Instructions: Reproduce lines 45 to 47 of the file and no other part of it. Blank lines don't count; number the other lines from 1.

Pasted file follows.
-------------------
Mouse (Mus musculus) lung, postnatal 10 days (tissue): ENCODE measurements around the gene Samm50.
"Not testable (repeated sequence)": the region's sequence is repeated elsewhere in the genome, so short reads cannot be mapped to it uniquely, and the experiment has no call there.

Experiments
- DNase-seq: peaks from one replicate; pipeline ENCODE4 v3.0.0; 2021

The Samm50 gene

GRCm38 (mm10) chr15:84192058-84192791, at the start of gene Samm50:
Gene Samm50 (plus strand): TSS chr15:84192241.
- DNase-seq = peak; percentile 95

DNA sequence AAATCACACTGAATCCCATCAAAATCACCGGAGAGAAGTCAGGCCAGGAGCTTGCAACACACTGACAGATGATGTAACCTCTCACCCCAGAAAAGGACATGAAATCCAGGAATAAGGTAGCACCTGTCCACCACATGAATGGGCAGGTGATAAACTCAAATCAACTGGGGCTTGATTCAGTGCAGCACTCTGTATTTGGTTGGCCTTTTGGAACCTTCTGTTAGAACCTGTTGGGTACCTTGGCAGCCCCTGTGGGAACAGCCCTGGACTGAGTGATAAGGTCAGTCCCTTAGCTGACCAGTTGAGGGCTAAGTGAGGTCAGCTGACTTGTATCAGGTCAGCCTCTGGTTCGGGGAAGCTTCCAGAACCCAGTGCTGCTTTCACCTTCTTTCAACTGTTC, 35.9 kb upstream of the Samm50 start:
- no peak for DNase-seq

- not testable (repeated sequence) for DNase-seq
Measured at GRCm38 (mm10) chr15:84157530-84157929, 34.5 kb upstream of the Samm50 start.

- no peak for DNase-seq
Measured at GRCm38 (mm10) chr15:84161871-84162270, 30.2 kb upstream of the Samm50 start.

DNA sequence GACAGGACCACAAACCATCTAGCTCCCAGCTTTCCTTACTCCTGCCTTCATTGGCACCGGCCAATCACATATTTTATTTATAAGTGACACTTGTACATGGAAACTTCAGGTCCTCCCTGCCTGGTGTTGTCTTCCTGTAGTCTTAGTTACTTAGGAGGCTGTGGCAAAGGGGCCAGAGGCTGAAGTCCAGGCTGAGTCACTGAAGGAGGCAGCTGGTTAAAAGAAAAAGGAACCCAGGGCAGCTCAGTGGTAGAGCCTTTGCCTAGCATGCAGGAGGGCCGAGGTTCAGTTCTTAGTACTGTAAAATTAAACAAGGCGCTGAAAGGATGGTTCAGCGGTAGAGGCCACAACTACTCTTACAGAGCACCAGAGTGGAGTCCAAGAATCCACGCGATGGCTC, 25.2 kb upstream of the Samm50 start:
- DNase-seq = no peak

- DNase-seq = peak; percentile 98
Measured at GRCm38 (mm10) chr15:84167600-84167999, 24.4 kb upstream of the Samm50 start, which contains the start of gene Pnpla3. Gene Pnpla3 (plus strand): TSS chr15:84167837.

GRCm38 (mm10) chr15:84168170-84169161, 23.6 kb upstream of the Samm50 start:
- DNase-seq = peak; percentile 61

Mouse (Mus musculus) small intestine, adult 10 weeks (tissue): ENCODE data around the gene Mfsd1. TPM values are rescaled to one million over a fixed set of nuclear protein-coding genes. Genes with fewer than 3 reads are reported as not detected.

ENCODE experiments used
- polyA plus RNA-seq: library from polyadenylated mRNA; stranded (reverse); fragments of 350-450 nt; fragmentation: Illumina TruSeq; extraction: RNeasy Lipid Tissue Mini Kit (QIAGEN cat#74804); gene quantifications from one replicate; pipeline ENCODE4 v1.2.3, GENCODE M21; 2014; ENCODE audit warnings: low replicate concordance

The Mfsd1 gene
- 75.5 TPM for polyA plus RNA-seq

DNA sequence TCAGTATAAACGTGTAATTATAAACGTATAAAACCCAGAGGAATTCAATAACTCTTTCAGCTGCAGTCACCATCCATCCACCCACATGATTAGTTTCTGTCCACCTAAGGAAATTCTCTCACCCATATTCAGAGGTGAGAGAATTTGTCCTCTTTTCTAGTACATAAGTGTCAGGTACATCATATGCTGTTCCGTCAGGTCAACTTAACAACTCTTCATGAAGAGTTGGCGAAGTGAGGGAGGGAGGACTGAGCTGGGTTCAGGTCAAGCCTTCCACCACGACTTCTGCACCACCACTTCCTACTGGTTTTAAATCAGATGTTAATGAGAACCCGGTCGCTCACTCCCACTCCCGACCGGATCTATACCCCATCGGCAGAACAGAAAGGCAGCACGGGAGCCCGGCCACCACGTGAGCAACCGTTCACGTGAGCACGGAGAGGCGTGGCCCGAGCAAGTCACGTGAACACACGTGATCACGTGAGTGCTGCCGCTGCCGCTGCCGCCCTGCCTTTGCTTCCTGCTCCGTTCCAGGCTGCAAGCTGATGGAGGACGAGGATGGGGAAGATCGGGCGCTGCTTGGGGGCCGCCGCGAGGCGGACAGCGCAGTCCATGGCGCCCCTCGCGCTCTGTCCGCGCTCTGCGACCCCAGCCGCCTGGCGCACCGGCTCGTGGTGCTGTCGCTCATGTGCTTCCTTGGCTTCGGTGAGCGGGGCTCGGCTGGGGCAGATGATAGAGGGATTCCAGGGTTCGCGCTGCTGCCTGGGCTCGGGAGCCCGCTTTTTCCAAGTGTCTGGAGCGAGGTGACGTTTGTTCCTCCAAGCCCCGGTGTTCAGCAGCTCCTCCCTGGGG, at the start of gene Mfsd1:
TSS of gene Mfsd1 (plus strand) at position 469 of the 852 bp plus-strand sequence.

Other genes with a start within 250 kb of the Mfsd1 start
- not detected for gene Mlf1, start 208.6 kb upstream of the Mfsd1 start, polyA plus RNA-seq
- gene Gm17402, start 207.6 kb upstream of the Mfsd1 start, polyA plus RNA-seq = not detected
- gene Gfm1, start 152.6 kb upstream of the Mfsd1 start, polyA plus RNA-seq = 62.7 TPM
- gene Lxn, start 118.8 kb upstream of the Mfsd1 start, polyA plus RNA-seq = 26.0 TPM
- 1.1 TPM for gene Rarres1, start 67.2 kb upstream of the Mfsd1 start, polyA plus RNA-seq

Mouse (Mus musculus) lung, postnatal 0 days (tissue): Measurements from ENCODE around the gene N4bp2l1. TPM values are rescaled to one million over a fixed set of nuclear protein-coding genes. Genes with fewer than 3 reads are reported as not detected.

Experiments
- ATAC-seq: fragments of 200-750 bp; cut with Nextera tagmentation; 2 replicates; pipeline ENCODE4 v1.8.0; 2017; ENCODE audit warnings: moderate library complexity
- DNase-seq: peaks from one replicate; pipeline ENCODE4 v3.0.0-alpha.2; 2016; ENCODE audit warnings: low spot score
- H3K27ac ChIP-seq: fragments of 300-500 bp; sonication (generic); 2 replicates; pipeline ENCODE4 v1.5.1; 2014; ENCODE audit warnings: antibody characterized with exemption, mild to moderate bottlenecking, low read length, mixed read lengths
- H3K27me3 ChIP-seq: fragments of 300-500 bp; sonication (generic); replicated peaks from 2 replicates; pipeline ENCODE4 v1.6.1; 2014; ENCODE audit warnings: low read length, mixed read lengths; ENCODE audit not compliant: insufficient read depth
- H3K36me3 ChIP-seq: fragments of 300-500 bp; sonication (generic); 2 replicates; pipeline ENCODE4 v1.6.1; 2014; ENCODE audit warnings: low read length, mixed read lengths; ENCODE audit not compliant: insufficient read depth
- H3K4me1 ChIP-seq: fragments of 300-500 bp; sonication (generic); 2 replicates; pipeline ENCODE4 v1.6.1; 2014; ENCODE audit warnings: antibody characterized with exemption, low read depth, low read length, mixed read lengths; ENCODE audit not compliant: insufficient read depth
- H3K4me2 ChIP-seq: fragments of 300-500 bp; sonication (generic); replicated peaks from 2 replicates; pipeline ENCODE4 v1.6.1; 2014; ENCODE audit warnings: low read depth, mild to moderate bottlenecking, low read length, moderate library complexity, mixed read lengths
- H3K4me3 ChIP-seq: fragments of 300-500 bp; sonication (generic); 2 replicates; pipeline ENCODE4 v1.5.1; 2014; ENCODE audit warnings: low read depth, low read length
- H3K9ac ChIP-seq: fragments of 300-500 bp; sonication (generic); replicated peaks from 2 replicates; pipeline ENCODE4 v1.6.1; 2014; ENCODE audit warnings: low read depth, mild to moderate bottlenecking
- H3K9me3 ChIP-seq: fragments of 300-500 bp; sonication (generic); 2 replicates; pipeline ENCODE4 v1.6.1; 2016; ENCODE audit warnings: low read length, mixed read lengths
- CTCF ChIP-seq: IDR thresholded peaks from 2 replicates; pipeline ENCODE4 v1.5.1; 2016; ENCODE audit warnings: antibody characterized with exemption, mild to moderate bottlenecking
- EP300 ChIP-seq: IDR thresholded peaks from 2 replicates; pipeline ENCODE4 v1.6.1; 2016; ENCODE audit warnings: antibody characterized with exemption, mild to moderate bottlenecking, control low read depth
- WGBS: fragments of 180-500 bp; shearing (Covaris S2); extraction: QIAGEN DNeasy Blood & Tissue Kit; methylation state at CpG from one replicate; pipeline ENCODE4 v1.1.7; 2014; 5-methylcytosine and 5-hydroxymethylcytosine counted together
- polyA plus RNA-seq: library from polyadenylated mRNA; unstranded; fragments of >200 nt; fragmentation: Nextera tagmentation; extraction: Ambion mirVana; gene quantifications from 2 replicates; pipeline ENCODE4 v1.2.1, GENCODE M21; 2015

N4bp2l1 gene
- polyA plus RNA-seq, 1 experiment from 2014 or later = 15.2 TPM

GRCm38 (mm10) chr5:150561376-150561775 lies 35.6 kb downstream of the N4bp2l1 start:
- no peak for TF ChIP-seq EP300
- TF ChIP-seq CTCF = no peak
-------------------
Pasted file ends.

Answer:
- H3K9me3 ChIP-seq: fragments of 300-500 bp; sonication (generic); 2 replicates; pipeline ENCODE4 v1.6.1; 2016; ENCODE audit warnings: low read length, mixed read lengths
- CTCF ChIP-seq: IDR thresholded peaks from 2 replicates; pipeline ENCODE4 v1.5.1; 2016; ENCODE audit warnings: antibody characterized with exemption, mild to moderate bottlenecking
- EP300 ChIP-seq: IDR thresholded peaks from 2 replicates; pipeline ENCODE4 v1.6.1; 2016; ENCODE audit warnings: antibody characterized with exemption, mild to moderate bottlenecking, control low read depth